Skip to main content

End of year reflection #1

Since we're just a few days away from 2008 I feel compelled to write this post before the year ends. This is has been an incredible beginning to the school year for me as a teacher. I ask myself what it is that has worked so well this year that didn't work well last year. Is it because I have a different group of kids, maybe with fewer behavior issues? Or is it because I have more supportive parents this year? Or is it because now I have doors in my classroom rather than an open pod? Maybe it's all of these things put together that have made the difference but over which I have no control. However, I also want to think that I had a little hand in our coming together as a classroom so far this year. So, what am I doing differently this year? First of all, I have implemented a morning meeting that is sacrosanct. The kids expect it and when we miss a part of it they notice. I am taking baby steps when teaching procedures and demonstrations before expecting the kids to plunge in and show proficiency and independence. All in all, I think that I am a better teacher this year because I am taking the time to make sure that my students are more caring towards each other than the group I had last year. As a result, they are more willing to do the "right thing" rather than waiting to be told what to do. They are more willing to take risks and try things out. We are a community of learners that cares about each other.
Post a Comment

Popular posts from this blog

Mini Lessons

Sometimes, I plan too many teaching points for one lesson. For example, instead of focusing on one strategy that students need in order to become more proficient readers and writers, I try to teach several strategies at the same time.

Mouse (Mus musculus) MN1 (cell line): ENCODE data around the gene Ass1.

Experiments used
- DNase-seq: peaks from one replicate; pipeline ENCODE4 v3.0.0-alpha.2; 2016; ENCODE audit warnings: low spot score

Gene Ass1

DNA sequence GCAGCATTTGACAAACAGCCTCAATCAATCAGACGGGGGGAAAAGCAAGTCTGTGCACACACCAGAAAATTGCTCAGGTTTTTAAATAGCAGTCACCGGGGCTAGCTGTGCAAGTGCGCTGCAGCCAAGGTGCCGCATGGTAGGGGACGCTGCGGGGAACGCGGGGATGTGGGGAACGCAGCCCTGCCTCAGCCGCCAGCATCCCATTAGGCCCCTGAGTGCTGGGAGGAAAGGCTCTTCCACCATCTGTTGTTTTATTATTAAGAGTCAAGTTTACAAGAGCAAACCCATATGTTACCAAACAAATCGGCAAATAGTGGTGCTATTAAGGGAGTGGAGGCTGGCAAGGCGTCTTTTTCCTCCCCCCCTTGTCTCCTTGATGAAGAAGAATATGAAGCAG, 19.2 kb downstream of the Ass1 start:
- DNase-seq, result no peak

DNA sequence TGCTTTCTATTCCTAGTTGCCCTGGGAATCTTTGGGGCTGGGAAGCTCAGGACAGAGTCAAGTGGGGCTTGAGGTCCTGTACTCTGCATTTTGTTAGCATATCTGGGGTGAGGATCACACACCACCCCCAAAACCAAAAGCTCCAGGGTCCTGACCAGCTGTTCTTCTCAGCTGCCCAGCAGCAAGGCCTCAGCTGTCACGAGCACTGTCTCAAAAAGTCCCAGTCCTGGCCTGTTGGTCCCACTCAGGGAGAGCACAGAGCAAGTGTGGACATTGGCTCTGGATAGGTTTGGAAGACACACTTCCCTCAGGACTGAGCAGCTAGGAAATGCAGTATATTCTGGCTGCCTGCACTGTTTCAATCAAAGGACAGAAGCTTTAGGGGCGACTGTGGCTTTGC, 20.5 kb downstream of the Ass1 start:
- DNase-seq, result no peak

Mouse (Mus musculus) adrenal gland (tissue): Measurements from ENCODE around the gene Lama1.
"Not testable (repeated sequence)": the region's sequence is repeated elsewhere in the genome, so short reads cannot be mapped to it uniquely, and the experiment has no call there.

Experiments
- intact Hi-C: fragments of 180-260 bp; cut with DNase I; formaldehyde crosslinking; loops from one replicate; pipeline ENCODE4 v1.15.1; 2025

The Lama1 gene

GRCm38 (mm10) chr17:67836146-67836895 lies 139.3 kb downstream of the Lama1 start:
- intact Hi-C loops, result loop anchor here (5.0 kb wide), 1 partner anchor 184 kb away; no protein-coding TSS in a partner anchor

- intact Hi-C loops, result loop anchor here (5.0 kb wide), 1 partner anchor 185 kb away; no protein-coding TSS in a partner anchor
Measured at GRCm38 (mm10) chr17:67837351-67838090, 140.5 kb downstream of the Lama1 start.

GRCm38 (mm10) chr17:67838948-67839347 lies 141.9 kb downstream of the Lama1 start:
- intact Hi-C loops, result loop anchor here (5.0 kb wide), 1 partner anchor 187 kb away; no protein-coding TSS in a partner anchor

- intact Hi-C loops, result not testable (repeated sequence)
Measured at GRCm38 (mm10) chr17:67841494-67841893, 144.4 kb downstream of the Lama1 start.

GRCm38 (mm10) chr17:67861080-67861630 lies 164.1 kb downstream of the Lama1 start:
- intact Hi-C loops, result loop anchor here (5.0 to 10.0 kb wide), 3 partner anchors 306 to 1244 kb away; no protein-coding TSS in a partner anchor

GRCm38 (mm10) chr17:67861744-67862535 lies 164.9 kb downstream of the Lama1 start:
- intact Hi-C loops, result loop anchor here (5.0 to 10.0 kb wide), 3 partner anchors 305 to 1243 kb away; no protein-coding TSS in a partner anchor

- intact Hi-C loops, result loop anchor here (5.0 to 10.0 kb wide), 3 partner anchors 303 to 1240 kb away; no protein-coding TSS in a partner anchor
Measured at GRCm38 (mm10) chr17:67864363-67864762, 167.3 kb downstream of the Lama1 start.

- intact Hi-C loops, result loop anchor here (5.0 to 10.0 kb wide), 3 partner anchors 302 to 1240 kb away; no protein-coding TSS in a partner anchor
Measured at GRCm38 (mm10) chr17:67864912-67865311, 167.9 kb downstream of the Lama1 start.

Sometimes, I stretch out a teaching point beyond the 10- or 12-minute time limit I've given myself because I worry that my mini lesson wasn't enough or my students won't have understood what I intended to teach. So, sometimes, I beat the lesson to a pulp one too many times, or forget to have the kids practice the lesson before they go off to read or write. (Asking students to practice a lesson after you teach it, with you right there to observe and help guide students through the process, is very effective. Try not to skip this step!)  

Here's an example of a mini lesson that lasted less than 10 minutes and resulted in better learning.

My students are in the second round of historical fiction book clubs. In a couple of weeks, we will start …

A Confession

I have a confession to make.

I want to write a book. 
A professional book. 
I think I have a lot to say. 
I think others could benefit from my experience.
After all, I have been an educator for over 30 years.

But, what could I possibly say that hasn't been said before?
What new knowledge could I add to the table?
Who would even bother to read what I have to say?

These are questions borne of fear.
Fear of not being good enough.
Fear of not being able to complete such a daunting project. 
(At least, that's what it feels like to me right now.)
Fear that I won't make time.
Fear that I'll run out of time.

But, over the last couple of days, I've gotten some encouraging words of support from the Innovative Teaching Academy - 
#ITA17 Facebook group. 

You can do it!Write for yourself.
But the message that is propelling me forward is this one: 
It doesn't matter how many times something has been said...each time someone else says it, new people hear it...and that's where you make the d…


Today's post is short and sweet because I just got back from a night of playing Bunko with friends. 

I share some questions I'm grappling with in my classroom. 

No answers. 

Just questions.

(1) What purpose do math stations serve in my classroom?

(2) How can I continue to engage writers without overwhelming them or me?

(3) How can I determine if my tangled readers are learning to be better readers from the books they choose to read?

(4) How can I strike a balance between student choice and making sure my students learn what they need to learn at any given time?

(5) Am I demanding too much from my students?

As I find responses and solutions to these issues, I will post some ideas on my blog.

Any thoughts are more than welcomed!